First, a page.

Bank Repossessions Up 55 Percent From December, 23 Percent From Year Ago;
Bank Repossessions Hit 24-Month High In California, 55-Month High in New York;
21 States Post Year-Over-Year Increases in Scheduled Foreclosure Auctions
IRVINE, Calif. – Feb. 12, 2015 — RealtyTrac® (www.realtytrac.com), the nation’s leading source for comprehensive housing data, today released its U.S. Foreclosure Market Report™ for January 2015, which shows foreclosure filings — default notices, scheduled auctions and bank repossessions — were reported on 119,888 U.S. properties in January, an increase of 5 percent from the previous month but still down 4 percent from a year ago.
The 5 percent monthly increase was driven primarily by a 55 percent monthly jump in bank repossessions (REOs) to a 15-month high. A total of 37,292 U.S. properties were repossessed by lenders in January, up 23 percent from a year ago to the highest monthly total since October 2013.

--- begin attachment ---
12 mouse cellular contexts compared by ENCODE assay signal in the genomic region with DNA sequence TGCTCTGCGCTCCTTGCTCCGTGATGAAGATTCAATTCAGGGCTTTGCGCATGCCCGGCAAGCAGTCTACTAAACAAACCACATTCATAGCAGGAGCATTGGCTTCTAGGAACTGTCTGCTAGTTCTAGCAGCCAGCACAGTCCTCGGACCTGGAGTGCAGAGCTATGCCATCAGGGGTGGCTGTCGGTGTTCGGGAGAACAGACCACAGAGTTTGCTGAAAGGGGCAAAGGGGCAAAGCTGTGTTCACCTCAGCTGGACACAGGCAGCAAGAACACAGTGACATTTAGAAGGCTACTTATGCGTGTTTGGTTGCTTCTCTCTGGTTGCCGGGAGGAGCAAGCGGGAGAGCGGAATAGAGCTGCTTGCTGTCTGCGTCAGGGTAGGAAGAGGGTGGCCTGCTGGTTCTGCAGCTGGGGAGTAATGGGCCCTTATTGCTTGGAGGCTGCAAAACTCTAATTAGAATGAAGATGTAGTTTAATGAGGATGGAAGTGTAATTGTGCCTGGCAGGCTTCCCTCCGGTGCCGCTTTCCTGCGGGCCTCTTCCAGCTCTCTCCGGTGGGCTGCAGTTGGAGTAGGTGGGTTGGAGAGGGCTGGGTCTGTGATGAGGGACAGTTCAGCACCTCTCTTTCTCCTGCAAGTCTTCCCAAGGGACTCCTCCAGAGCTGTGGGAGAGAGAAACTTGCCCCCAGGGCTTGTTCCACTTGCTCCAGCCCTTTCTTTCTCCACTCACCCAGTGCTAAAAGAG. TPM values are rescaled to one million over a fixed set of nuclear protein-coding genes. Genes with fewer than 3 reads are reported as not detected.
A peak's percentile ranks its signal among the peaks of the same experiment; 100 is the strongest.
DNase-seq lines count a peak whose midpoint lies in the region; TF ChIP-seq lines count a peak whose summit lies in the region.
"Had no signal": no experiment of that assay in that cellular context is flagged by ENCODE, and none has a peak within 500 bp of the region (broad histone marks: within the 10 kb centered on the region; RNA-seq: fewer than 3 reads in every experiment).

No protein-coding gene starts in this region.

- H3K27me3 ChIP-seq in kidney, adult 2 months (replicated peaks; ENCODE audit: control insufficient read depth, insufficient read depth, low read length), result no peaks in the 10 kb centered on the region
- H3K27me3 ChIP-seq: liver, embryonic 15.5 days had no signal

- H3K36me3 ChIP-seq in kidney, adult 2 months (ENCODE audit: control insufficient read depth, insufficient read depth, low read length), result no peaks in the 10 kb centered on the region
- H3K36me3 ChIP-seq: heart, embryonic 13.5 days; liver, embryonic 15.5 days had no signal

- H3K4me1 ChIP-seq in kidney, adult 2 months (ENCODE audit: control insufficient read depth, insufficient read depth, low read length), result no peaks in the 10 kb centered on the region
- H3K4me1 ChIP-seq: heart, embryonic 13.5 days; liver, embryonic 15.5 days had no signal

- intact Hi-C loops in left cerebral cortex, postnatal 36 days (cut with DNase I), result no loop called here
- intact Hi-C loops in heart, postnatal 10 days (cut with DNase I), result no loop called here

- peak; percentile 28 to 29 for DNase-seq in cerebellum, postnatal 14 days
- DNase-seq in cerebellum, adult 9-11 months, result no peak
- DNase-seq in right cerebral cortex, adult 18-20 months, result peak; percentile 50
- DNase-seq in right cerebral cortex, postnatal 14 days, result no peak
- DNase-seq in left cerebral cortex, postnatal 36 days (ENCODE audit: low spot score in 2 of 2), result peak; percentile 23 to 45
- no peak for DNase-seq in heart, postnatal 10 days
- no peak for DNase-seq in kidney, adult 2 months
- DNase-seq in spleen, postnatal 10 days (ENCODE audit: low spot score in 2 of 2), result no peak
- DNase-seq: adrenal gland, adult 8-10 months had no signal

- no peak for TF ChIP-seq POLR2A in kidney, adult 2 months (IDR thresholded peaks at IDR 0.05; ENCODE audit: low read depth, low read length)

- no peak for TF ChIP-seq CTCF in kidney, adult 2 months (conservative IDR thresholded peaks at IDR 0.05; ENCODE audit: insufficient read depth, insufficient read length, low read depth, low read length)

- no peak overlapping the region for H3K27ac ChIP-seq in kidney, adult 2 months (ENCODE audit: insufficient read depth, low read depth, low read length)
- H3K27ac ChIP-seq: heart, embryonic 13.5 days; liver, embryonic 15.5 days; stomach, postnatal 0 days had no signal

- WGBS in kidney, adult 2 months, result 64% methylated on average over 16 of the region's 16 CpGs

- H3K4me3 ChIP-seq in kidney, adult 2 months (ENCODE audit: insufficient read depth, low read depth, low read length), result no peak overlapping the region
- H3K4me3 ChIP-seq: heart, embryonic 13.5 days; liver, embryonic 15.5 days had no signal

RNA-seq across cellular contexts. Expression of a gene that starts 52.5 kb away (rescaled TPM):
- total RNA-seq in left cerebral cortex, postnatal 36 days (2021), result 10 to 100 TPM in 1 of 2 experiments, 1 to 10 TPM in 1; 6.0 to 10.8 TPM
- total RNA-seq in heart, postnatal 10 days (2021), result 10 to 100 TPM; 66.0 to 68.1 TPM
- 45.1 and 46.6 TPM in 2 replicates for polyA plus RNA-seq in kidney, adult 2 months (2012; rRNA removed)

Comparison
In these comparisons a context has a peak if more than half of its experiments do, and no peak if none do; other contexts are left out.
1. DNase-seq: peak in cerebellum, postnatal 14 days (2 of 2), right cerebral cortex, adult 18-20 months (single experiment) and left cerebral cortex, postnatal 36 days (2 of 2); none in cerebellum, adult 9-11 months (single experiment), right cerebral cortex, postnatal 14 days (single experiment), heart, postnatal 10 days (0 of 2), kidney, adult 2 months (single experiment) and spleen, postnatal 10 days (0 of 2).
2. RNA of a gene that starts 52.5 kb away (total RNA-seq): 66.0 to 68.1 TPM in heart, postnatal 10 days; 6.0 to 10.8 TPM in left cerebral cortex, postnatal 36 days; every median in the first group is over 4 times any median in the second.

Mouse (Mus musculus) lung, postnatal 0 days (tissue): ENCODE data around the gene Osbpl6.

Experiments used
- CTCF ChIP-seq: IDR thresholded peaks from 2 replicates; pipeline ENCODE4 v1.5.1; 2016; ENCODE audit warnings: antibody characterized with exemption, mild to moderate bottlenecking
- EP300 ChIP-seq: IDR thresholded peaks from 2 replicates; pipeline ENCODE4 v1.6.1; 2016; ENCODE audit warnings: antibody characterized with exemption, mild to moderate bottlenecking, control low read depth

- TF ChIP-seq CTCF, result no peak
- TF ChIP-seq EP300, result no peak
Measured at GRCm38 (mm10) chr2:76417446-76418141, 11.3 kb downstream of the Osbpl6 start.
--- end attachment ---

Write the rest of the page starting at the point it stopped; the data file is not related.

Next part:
“The year-over-year increase in REOs in January was the first annual increase nationwide following 25 consecutive months of declines, getting the foreclosure spring cleaning we anticipated in our last foreclosure report off to an early start in 2015,” said Daren Blomquist, vice president at RealtyTrac. “Meanwhile, the number of future foreclosure auctions scheduled in January continued to increase in many states, foreshadowing more foreclosure spring cleaning to come in the next several months in those states.”
21 states post annual increase in scheduled foreclosure auctions